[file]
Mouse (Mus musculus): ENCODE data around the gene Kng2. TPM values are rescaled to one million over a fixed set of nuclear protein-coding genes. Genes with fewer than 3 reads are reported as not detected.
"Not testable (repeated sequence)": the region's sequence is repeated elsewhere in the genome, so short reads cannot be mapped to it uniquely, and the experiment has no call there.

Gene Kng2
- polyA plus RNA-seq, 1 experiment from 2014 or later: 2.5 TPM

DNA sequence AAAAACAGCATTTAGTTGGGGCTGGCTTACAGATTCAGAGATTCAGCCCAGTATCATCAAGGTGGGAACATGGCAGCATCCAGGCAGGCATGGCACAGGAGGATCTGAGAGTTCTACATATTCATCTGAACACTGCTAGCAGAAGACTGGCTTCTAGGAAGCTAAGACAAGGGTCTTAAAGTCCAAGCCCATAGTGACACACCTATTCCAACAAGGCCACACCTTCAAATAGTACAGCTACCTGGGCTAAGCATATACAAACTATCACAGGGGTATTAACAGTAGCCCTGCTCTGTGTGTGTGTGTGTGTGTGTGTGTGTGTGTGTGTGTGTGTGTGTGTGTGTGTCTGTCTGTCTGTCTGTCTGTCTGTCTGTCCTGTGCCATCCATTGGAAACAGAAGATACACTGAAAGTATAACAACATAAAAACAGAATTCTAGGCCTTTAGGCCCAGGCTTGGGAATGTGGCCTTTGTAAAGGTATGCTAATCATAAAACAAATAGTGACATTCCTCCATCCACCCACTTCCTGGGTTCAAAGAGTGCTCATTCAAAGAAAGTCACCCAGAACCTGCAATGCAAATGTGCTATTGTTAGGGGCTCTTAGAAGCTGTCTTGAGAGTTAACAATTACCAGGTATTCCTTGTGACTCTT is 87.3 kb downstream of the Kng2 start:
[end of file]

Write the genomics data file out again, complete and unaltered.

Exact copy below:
Mouse (Mus musculus): ENCODE data around the gene Kng2. TPM values are rescaled to one million over a fixed set of nuclear protein-coding genes. Genes with fewer than 3 reads are reported as not detected.
"Not testable (repeated sequence)": the region's sequence is repeated elsewhere in the genome, so short reads cannot be mapped to it uniquely, and the experiment has no call there.

Gene Kng2
- polyA plus RNA-seq, 1 experiment from 2014 or later: 2.5 TPM

DNA sequence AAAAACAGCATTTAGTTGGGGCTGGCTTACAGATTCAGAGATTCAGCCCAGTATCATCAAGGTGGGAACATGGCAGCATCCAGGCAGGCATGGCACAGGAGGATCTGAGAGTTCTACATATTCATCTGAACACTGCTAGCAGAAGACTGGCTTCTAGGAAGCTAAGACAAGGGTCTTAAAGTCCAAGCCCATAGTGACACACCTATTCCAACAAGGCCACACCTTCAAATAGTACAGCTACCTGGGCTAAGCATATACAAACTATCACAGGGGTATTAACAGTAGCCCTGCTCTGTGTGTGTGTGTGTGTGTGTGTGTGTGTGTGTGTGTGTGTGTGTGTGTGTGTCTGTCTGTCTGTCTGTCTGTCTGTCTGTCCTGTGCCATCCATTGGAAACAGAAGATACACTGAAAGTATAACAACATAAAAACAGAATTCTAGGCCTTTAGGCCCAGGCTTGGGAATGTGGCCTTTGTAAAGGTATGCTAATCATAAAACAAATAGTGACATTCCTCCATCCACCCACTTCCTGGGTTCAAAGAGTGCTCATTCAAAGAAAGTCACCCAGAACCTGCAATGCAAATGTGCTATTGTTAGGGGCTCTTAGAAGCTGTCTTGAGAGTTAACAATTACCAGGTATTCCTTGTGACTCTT is 87.3 kb downstream of the Kng2 start: